Yes, the lauded national program about books, Barry Kibricks' Between the Lines which airs on 160 PBS stations, is now on the endangered list. Without new funding, this must-viewing show for book readers is down to its final three episodes.
The little dog with the satellite ears came to us from Los Angeles County's Lancaster Shelter. From the minute she placed her paws with the pink painted nails on the shelter bars and grabbed my finger, we knew we'd be taking her home.
Mitch Albom, author of six consecutive #1 New York Times bestsellers, including the highest-selling memoir of all time - Tuesdays with Morrie - is out with a poignant new novel, The Magic Strings of Frankie Presto,
Teachers, of course, can lead the way, not toward some false utopia embodied in the privatizing, anti-union, agenda of the testing moguls but in education's humanistic roots -- providing young people with multiple pathways to success.
Last month two longtime friends broke trust. One offered to do something vital for me, didn't, and didn't tell me. Another shared very private information about me with a stranger. I don't know which felt worse. Remember one time when you felt betrayed?
Writing in response to the historic ruling last Friday that voided Michigan's homophobic ban on same-sex marriage, Mitch Albom recently asked in The Detroit Free Press if we were better off for the ruling. Of course he meant it rhetorically. He clearly thinks we're not, and he's wrong.
Yes, Mitch, we're better off. The state presented a pathetically juvenile and bigoted case and thanks to the judge's thoughtful and rigorous decision, anti-equality prejudice, bigotry and shoddy research were exposed.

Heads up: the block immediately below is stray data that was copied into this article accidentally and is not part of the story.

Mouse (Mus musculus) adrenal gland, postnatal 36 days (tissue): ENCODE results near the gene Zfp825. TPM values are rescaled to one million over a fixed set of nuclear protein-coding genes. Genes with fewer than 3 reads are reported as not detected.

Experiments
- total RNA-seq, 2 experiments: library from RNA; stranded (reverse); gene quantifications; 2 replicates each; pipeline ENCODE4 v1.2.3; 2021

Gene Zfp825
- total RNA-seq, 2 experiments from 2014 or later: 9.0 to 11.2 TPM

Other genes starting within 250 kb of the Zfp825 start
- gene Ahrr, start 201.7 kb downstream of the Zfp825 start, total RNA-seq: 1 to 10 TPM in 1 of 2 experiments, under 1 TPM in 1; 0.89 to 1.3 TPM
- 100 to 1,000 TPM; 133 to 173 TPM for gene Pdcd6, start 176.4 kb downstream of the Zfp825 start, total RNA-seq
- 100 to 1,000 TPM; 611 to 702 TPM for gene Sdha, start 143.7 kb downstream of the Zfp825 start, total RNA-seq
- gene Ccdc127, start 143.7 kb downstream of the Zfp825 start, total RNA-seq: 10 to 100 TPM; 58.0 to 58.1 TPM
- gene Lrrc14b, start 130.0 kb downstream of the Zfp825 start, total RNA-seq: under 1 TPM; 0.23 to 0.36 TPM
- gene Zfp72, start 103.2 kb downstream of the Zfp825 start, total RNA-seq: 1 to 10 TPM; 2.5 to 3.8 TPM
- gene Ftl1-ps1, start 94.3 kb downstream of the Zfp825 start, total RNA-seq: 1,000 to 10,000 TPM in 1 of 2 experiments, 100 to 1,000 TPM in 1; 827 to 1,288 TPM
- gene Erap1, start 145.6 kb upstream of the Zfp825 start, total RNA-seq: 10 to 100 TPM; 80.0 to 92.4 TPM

Mitch Albom has succeeded in striking an important chord in all of us -- the intrinsic human desire to discover what lies beyond, the need to believe that the way we conduct our lives matters and that "the end is not the end," after all, but another beginning.
There is a bestseller called Tuesdays With Morrie. I had my Mondays with Lorie.
Morrie had ALS. So did Lorie. In the book Mitch Albom spends time with his former professor Morrie each Tuesday. Each Monday I read to Lorie.
As an Olympic swimmer, I learned young the value of mentors and coaches. Of all the individuals who have offered me their invaluable insight and guidance, my first mentor was my mother. She was not only my first coach but also my earliest advocate and supporter.
Columnist Mitch Albom read Fifty Shades of Grey, and decided to write a column. In it, he laments the end of modesty in a world where programming like Cathouse and Girls play on television, but stresses that the problem is his alone.